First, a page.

Article by Nathalie Jaspar
When I started my Reiki journey 13 years ago, I had no clue this spiritual practice had its roots in Japanese esoteric Buddhism. As I advanced in my practice, I discovered teachers that had gone to Japan and brought back an approach that incorporated meditations and chanting on top of the hands-on healing techniques for which Reiki is mainly known today.
When I started teaching more and more Reiki classes, I felt the need to travel to Japan to experience these teachings directly. I am a very minimalistic person and a bit of scaredy-cat, so I decided to enter a Zen Buddhist meditation hall for three weeks instead of experimenting with the more esoteric practices from the Tendai and Shugendo side (meditating in cold waterfalls, hiking mountains for hours chanting mantras, etc.)
I wanted a non-touristy place with serious teachings. After loads of research, I found a place in the middle of nowhere Japan called Chokai-san International Zendo. It offered training in Zazen (sitting meditation) and Zen Buddhism in English and Japanese, meals, and no wifi. It was located in Yashima, a town so remote, the Japanese Rail customer service could not find it in their computer system.
When I got to Yashima, I was received with a warm, heart-filled smile from the Zendo’s Abbot, who was wearing a plain monk’s work outfit. His modesty was terrific: he didn’t want to be called Joko-Roshi or sensei, just plain Joko (we settled on Joko-san.) He took us to a beautiful location in the middle of the mountains in which, during the next few weeks, he taught me many lessons through his words, but mostly his actions.
Here are three lessons that changed my practice:
1. Don’t sit for yourself, sit for every living being
Most of us meditate for a purpose: stress reduction, a desire for clarity, happiness. For Zen monks, centering the practice on your wellbeing and setting an expectation of improvement are some of the most significant barriers to deepening your practice, although they may work as great motivators in the beginning.
The more we expect from meditating, the more we measure, label, and compare our so-called progress, the less compassionate we are with ourselves. Joko-san kept telling me: “Don’t try so hard, just sit to enjoy the fact that you are breathing, that you are alive and are part of everything alive.” According to him, an attachment to self-healing makes the practitioner more unstable and frustrated, instead of more accepting and relaxed. Moreover, I have to say that this tweak in approach has made my meditation way more approachable and enjoyable.
2. Keep your posture straight and stable, soften your heart and mind
Joko-san was very humble and relaxed, but when it came to the ritual of sitting in Zazen, he was firm. No socks, half or full lotus, knees on the floor, spine straight and chin tucked in. No slacking, no scratching, no moving even when mosquitoes harassed you. During our evening chats, he would explain that Japanese Zen practices may seem rigid. For them, however, having a disciplined ritual was an anchor that allowed them to let go and open their minds. “Nathalie-san, we have firm rituals, soft, open minds. Other people seem less rigid because their rituals are more relaxed and loose, but their minds are closed and hard.” Although as a Scorpio, I have a rebellious streak in me, I stuck to the ritual. After three weeks, I could see that the rigidity and simplicity of the Zen practice is indeed an illusion that hides many layers of depth.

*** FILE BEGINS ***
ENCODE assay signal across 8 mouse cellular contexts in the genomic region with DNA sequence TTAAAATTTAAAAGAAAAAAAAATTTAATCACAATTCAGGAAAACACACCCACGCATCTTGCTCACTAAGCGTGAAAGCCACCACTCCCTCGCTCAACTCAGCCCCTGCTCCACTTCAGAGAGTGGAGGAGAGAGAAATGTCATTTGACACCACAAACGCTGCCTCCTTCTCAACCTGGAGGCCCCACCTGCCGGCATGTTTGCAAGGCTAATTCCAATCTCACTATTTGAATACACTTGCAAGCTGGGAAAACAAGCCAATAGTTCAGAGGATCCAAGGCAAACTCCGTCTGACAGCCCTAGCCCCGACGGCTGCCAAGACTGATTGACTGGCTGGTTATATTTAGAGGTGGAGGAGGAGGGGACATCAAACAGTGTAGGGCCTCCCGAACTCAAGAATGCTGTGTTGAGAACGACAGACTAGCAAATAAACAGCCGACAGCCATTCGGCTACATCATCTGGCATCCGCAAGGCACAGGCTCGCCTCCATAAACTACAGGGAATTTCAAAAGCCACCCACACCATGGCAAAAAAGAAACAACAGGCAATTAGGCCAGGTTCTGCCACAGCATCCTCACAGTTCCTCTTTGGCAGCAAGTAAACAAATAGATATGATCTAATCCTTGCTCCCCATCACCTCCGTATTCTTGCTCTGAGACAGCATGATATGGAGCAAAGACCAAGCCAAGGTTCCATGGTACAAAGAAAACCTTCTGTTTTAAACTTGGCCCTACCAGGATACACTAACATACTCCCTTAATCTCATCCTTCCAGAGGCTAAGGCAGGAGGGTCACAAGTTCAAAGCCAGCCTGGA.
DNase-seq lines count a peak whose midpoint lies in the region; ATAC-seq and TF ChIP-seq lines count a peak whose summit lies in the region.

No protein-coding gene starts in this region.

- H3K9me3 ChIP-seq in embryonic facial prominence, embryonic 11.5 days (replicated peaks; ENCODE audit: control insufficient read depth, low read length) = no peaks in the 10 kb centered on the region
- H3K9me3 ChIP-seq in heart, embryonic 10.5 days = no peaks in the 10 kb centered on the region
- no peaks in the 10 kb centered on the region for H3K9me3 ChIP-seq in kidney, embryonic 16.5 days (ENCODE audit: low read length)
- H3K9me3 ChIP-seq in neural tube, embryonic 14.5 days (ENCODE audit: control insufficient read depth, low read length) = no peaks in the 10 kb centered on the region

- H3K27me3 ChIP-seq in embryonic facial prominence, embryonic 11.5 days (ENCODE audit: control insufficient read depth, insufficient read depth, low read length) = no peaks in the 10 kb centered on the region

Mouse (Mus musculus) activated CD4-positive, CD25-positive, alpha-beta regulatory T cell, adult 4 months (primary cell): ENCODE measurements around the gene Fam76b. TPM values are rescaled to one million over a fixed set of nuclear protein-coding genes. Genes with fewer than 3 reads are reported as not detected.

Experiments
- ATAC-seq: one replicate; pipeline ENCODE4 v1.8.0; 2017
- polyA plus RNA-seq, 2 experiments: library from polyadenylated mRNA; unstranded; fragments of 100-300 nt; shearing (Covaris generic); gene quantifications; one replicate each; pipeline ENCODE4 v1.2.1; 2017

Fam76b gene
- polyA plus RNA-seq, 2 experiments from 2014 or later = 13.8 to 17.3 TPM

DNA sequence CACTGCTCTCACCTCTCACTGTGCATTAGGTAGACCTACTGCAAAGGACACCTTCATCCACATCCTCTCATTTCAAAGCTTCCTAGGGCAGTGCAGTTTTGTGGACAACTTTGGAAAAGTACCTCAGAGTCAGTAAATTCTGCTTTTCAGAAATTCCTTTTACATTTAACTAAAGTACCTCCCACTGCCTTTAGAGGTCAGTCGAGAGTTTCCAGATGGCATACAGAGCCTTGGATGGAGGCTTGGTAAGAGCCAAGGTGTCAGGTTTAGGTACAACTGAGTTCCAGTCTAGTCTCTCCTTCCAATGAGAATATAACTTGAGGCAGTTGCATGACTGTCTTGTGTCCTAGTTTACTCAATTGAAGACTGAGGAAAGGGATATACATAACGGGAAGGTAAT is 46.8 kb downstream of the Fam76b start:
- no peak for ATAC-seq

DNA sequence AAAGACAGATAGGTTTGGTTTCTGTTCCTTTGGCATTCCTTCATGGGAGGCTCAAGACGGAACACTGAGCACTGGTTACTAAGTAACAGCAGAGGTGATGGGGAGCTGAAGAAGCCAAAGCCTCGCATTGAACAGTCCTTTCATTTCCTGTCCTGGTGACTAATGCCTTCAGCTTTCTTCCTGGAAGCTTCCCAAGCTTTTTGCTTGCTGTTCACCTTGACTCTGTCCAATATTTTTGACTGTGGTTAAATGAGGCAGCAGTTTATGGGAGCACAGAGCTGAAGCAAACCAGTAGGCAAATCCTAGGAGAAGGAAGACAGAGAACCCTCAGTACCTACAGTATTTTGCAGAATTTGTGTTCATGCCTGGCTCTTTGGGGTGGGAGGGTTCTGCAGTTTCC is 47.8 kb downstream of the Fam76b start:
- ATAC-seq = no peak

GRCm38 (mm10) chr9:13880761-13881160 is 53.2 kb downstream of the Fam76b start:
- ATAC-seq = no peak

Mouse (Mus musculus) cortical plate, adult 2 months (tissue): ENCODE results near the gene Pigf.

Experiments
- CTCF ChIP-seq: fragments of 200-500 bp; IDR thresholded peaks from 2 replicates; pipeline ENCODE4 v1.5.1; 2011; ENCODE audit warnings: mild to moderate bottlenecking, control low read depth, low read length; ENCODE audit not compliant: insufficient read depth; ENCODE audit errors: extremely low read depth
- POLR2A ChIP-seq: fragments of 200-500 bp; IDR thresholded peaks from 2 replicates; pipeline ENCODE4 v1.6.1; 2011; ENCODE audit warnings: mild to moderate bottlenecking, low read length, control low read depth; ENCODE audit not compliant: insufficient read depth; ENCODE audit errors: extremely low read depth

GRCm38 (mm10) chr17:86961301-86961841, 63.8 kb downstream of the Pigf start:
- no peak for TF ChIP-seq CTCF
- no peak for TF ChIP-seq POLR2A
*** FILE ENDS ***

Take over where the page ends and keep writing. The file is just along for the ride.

3. Keep your eyes open
I always meditated with my eyes closed. It made it easier to quiet my mind, connect with my body and the sensations within it. However, it also meant these sensations—sometimes quite powerful or entertaining—acted as distractions. On top of that, it made it hard to translate the benefits of meditation to everyday life.
Meditating with our eyes slightly open is hard in the beginning, but, like every habit, once you do it for a few days, it becomes second nature.
I didn’t notice any profound shift while I was at the Zendo. It was hard not to be happy in such a peaceful place. Once back in New York, the change was startling. Anytime there is a crowd, a rush, or lots of noise, all factors that tend to trigger stress-responses in my system, I would go reflexively into Zazen breathing and feel that soothing spaciousness. Keeping my eyes open also makes it easier to track my mind: if I am not looking at the floor, I know it wandered away!
These lessons not only allowed me to go deeper into my Reiki meditation practice (Zazen is similar in a way to Joshin Kokyu Ho), but these shifts in mindset have added a beautiful stillness and focus to my sessions. What do you do to go deeper into your Reiki practice?
The Chokai-san International Zendo welcomes any person who wishes to share the practices of a traditional Zen temple, including meditation (Zazen), sutra chanting, formal temple meals, and daily work.
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Founder of Dive Into Reiki, Nathalie Jaspar is a traditional Japanese Reiki master, writer, and illustrator living in New York City, who provides people working in high-level stress industries—advertising, production, and finance—with a natural and efficient way to relax and regain their balance. Besides Reiki sessions, she’s passionate about offering new ways to experience the benefits of Reiki. She regularly joins forces with practitioners from other healing modalities to create breakthrough energetic workshops for individuals and corporate clients. Her latest book, Reiki as a Spiritual Practice: an Illustrated Guide is now available on Amazon. You can reach her via www.diveintoreiki.com, or https://www.facebook.com/Dive-Into-Reiki/